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The Holders of Authority and Legitimacy in Mahdism Doctrine


In the lights of Mahdism teachings Shia’ Muslims have to fight to the improvement of the world, to bring it closer to that model of perfect society that should bring peace to the world, to prepare the world for the coming of the Mahdi.

The awaiting of the Mahdi’s return is an inspiration to the Shia and concretizes as a doctrine of hope making policy more optimistic, determining the Shia to believe in a better future of humanity, as well as motivating them to help to its construction. The awaited victory of right, virtue, peace, justice, freedom and truth over forces of evil in all its forms, motivates continuously Shia society and will help to its every day improvement.

However, what until the time of reappearance, what should Shia society do, until the time of reappearance? Who should govern the Shia society and through what means of government? Is Wilayat-e-faqih a copy of Mahdism or should the system improve in itself?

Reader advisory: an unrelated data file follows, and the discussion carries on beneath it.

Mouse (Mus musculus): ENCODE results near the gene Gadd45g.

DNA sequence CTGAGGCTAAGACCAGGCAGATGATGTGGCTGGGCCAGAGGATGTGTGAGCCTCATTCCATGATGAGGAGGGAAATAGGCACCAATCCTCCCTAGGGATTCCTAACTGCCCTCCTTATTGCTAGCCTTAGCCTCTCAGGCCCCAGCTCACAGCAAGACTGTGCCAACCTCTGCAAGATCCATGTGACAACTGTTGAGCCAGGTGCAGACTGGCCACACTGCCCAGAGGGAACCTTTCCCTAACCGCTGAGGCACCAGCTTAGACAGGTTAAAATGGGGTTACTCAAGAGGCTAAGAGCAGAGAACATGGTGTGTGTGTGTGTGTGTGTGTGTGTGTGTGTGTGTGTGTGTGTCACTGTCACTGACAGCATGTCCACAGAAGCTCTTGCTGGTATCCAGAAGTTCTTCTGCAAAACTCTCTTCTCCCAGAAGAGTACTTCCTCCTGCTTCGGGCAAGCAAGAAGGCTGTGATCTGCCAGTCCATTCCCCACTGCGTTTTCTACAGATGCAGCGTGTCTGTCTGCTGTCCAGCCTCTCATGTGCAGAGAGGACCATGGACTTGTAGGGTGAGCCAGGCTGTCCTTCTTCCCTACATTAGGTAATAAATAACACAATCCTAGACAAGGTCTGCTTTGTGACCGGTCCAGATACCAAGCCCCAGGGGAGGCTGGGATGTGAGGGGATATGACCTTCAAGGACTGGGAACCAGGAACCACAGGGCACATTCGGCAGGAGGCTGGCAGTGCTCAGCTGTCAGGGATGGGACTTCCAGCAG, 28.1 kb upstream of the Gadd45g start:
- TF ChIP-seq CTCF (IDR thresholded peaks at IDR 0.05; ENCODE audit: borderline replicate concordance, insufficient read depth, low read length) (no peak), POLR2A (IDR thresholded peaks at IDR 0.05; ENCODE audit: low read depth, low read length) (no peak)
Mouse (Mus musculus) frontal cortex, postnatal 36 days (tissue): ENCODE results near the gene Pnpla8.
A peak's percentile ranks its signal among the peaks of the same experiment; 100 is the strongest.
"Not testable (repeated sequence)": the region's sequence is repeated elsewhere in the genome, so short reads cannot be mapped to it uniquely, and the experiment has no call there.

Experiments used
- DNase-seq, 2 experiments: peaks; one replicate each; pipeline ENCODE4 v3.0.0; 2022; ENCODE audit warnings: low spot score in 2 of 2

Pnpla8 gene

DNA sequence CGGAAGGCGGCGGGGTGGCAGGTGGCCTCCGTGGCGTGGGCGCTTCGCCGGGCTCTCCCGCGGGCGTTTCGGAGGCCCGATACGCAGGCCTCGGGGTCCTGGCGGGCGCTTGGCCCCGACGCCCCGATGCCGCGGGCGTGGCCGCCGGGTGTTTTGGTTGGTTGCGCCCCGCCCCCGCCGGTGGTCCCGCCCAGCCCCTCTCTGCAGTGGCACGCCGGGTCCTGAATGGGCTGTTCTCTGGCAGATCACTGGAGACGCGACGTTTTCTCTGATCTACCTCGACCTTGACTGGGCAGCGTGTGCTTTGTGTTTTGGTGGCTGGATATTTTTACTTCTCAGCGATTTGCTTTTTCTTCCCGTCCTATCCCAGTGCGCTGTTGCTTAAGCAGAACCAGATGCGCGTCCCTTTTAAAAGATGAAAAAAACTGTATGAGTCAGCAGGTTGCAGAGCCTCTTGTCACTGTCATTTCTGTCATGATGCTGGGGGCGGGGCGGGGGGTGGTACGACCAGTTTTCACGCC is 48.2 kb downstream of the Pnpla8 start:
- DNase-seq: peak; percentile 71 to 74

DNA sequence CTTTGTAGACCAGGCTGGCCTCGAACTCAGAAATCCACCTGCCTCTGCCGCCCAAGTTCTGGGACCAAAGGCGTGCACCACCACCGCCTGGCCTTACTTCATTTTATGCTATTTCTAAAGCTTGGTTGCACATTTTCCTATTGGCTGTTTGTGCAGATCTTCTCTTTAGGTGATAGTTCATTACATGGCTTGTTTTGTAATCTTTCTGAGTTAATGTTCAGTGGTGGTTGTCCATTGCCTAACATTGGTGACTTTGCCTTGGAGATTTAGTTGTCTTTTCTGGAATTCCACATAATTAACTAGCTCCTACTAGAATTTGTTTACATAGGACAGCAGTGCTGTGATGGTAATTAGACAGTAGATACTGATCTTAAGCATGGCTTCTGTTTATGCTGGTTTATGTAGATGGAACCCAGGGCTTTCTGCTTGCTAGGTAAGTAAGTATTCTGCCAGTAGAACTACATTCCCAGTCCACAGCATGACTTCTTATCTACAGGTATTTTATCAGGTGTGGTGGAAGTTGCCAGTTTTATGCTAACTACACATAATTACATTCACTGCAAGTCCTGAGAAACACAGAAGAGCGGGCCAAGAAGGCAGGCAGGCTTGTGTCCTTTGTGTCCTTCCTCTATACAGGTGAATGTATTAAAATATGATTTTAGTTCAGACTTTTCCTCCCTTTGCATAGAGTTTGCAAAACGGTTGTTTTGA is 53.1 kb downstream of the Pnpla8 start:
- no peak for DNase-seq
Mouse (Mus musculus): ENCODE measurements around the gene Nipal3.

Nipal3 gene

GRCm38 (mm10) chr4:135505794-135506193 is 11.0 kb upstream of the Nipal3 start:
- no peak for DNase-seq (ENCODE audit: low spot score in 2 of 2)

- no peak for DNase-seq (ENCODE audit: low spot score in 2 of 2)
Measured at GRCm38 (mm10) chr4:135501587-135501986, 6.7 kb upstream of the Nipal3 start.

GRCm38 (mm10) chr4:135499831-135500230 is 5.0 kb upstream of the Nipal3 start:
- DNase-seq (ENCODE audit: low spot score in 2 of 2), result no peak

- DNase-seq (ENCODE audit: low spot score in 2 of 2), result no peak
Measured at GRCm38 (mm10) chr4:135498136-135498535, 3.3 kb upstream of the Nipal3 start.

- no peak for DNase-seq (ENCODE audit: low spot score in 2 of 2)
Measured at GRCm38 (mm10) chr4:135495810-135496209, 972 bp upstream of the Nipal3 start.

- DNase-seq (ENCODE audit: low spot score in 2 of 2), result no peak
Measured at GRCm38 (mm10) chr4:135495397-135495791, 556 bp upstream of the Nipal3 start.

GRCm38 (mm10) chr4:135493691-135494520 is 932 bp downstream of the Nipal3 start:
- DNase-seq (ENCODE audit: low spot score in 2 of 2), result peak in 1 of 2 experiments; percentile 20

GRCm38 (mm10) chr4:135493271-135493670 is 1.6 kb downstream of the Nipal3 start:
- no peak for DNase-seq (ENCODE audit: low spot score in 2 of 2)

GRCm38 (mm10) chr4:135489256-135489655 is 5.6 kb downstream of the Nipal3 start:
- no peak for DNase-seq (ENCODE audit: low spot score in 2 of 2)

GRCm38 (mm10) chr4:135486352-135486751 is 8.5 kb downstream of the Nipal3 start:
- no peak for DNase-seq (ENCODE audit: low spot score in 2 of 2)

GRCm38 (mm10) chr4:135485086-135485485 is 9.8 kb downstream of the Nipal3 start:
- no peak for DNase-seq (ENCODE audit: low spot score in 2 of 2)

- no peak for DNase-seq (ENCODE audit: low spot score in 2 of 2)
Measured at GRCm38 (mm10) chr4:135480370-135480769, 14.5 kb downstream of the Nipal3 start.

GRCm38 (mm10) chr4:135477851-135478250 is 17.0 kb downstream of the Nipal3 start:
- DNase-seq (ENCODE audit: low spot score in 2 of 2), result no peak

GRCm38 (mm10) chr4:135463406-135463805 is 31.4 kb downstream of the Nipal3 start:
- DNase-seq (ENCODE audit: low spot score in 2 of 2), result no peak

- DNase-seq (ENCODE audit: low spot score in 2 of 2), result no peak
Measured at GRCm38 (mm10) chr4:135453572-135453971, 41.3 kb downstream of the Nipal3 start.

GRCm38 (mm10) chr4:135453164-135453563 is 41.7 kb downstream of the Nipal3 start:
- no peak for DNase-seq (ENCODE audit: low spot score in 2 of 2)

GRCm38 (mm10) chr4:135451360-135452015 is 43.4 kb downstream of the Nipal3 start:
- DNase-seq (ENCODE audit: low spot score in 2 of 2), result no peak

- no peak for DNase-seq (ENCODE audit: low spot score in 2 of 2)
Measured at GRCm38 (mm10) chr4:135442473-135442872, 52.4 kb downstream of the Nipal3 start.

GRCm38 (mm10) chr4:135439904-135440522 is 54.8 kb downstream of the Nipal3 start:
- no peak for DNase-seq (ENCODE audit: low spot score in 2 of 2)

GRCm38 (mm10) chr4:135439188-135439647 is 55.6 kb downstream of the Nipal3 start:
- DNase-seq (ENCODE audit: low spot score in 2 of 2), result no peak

Mahdism argues about just government with equal distribution of wealth and property among men, eradication of vices, war and restoration of peace, good governance, friendship cooperation and benevolence. With Mahdism as the central axis of the Shia theology, covering the most important doctrines of Islam, Shia Doctrine assumes a future-oriented history. Shia Doctrine because of Mahdism founds itself in a perpetual state of progressiveness, giving it a built-in mechanism of self-improvement.

A Divine Chain of Leadership

Since the beginning of creation, man becomes a ruler (Khalifa) of God over its creation and throughout its representatives, God rules over whole of its creation. Since the beginning, there was always a mediator between God and its creation. Mediators acted as proofs of God onto the earth as transmitters of divine emanation. They were perfect and infallible men. Through them man was instructed to follow the path of divine realization and the knowledge of God in order to gain deliverance and salvation.

God delivered his message and law through which believers could worship him. He appointed chosen men to guide the human community throughout its existence. They are the vice-regents of God and leaders of the human community. All Abrahamic religions believe in a chain through which God will is revealed and known to humans, through which God guided them towards salvation.